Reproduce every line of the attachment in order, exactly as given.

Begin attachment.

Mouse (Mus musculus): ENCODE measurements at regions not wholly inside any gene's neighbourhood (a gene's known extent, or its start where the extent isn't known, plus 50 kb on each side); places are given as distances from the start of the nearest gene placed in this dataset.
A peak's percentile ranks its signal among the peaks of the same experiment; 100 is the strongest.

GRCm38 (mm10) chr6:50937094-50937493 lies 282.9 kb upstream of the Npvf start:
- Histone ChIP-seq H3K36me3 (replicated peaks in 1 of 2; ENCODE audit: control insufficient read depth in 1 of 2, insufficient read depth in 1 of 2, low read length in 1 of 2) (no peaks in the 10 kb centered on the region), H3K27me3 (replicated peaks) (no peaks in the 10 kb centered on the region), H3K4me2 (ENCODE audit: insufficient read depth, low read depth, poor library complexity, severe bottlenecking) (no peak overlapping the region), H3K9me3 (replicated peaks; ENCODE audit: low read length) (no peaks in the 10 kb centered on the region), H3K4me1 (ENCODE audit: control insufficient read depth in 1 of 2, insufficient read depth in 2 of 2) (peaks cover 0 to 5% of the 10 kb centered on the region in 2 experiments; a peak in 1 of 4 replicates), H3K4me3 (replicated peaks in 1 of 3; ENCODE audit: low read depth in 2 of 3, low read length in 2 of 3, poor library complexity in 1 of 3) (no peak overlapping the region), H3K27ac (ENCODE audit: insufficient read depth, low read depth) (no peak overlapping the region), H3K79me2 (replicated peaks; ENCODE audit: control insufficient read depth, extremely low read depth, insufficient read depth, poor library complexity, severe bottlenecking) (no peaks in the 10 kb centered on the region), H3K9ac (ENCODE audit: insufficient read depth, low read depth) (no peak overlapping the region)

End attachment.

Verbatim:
Mouse (Mus musculus): ENCODE measurements at regions not wholly inside any gene's neighbourhood (a gene's known extent, or its start where the extent isn't known, plus 50 kb on each side); places are given as distances from the start of the nearest gene placed in this dataset.
A peak's percentile ranks its signal among the peaks of the same experiment; 100 is the strongest.

GRCm38 (mm10) chr6:50937094-50937493 lies 282.9 kb upstream of the Npvf start:
- Histone ChIP-seq H3K36me3 (replicated peaks in 1 of 2; ENCODE audit: control insufficient read depth in 1 of 2, insufficient read depth in 1 of 2, low read length in 1 of 2) (no peaks in the 10 kb centered on the region), H3K27me3 (replicated peaks) (no peaks in the 10 kb centered on the region), H3K4me2 (ENCODE audit: insufficient read depth, low read depth, poor library complexity, severe bottlenecking) (no peak overlapping the region), H3K9me3 (replicated peaks; ENCODE audit: low read length) (no peaks in the 10 kb centered on the region), H3K4me1 (ENCODE audit: control insufficient read depth in 1 of 2, insufficient read depth in 2 of 2) (peaks cover 0 to 5% of the 10 kb centered on the region in 2 experiments; a peak in 1 of 4 replicates), H3K4me3 (replicated peaks in 1 of 3; ENCODE audit: low read depth in 2 of 3, low read length in 2 of 3, poor library complexity in 1 of 3) (no peak overlapping the region), H3K27ac (ENCODE audit: insufficient read depth, low read depth) (no peak overlapping the region), H3K79me2 (replicated peaks; ENCODE audit: control insufficient read depth, extremely low read depth, insufficient read depth, poor library complexity, severe bottlenecking) (no peaks in the 10 kb centered on the region), H3K9ac (ENCODE audit: insufficient read depth, low read depth) (no peak overlapping the region)